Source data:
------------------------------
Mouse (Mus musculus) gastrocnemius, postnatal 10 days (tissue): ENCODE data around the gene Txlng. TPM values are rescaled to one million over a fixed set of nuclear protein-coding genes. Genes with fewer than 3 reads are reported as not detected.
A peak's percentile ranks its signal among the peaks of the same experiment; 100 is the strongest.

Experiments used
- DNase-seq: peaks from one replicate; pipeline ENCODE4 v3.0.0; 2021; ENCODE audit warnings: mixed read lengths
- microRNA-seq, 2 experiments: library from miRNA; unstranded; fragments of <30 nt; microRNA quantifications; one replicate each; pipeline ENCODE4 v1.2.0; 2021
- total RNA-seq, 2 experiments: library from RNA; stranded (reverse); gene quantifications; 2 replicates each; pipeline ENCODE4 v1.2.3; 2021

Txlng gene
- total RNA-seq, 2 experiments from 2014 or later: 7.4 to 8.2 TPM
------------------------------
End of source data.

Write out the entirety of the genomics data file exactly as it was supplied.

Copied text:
Mouse (Mus musculus) gastrocnemius, postnatal 10 days (tissue): ENCODE data around the gene Txlng. TPM values are rescaled to one million over a fixed set of nuclear protein-coding genes. Genes with fewer than 3 reads are reported as not detected.
A peak's percentile ranks its signal among the peaks of the same experiment; 100 is the strongest.

Experiments used
- DNase-seq: peaks from one replicate; pipeline ENCODE4 v3.0.0; 2021; ENCODE audit warnings: mixed read lengths
- microRNA-seq, 2 experiments: library from miRNA; unstranded; fragments of <30 nt; microRNA quantifications; one replicate each; pipeline ENCODE4 v1.2.0; 2021
- total RNA-seq, 2 experiments: library from RNA; stranded (reverse); gene quantifications; 2 replicates each; pipeline ENCODE4 v1.2.3; 2021

Txlng gene
- total RNA-seq, 2 experiments from 2014 or later: 7.4 to 8.2 TPM